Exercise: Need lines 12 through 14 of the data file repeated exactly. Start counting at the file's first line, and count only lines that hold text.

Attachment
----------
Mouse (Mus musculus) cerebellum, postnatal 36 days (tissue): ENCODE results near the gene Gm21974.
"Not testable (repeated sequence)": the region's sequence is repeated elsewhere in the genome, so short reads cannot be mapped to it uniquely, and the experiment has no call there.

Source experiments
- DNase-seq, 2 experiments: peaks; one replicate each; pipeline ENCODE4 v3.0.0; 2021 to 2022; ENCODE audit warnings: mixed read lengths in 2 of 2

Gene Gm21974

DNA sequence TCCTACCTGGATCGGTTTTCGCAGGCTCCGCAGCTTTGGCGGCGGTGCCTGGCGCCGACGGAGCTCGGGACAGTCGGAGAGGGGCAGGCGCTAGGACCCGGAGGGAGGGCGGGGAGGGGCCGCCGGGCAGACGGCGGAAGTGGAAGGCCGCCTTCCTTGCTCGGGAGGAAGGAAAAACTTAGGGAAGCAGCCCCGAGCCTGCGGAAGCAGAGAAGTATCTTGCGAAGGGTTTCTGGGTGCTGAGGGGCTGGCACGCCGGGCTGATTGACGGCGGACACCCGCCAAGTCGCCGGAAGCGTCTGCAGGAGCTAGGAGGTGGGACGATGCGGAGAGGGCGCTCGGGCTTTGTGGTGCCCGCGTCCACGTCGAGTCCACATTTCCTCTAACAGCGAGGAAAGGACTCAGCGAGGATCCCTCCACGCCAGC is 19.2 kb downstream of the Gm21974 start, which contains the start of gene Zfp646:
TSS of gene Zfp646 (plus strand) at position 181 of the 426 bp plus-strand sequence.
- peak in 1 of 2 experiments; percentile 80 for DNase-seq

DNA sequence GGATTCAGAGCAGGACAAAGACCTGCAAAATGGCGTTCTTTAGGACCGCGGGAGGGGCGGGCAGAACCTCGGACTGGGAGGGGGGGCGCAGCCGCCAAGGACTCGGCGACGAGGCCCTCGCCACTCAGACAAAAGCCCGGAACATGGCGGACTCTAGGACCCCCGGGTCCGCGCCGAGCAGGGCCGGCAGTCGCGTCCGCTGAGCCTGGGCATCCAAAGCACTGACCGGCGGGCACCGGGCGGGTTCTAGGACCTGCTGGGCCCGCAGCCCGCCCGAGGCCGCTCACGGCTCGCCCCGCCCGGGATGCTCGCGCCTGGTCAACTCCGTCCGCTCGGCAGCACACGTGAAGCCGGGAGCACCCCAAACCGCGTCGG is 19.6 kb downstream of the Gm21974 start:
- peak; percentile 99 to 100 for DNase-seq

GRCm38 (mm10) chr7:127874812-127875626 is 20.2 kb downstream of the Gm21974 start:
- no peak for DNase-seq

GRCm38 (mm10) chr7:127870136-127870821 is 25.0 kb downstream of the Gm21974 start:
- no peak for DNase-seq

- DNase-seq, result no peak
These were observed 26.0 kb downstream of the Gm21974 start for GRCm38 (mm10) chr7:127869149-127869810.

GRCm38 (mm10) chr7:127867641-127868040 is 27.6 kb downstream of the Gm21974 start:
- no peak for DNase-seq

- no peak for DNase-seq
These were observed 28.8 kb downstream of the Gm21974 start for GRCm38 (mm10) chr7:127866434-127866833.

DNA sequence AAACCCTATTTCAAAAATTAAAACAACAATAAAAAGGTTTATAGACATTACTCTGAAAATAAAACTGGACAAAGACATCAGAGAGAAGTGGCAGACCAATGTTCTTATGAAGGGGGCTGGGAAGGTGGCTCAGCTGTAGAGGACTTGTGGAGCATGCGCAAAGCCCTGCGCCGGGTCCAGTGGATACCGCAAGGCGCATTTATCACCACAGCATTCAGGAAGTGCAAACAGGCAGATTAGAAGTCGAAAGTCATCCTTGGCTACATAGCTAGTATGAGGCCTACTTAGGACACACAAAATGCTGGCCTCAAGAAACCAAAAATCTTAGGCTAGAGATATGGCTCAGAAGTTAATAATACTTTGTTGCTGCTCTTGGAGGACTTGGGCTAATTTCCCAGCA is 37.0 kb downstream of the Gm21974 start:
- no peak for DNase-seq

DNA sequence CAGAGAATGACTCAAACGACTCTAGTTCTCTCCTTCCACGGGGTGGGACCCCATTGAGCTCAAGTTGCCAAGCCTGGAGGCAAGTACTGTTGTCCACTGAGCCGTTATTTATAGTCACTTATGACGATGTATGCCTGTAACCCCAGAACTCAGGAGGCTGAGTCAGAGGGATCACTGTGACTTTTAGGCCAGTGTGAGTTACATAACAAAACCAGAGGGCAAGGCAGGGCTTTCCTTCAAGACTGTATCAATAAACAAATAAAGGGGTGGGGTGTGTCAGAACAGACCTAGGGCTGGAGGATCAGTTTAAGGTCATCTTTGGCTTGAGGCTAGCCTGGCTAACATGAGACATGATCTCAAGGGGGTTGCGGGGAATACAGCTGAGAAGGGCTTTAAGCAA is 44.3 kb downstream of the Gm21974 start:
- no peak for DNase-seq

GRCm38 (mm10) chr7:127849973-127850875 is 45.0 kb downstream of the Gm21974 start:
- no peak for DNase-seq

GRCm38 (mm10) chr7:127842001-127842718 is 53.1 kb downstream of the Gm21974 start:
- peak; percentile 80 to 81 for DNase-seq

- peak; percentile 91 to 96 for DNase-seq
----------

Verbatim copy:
- no peak for DNase-seq

GRCm38 (mm10) chr7:127870136-127870821 is 25.0 kb downstream of the Gm21974 start:
- no peak for DNase-seq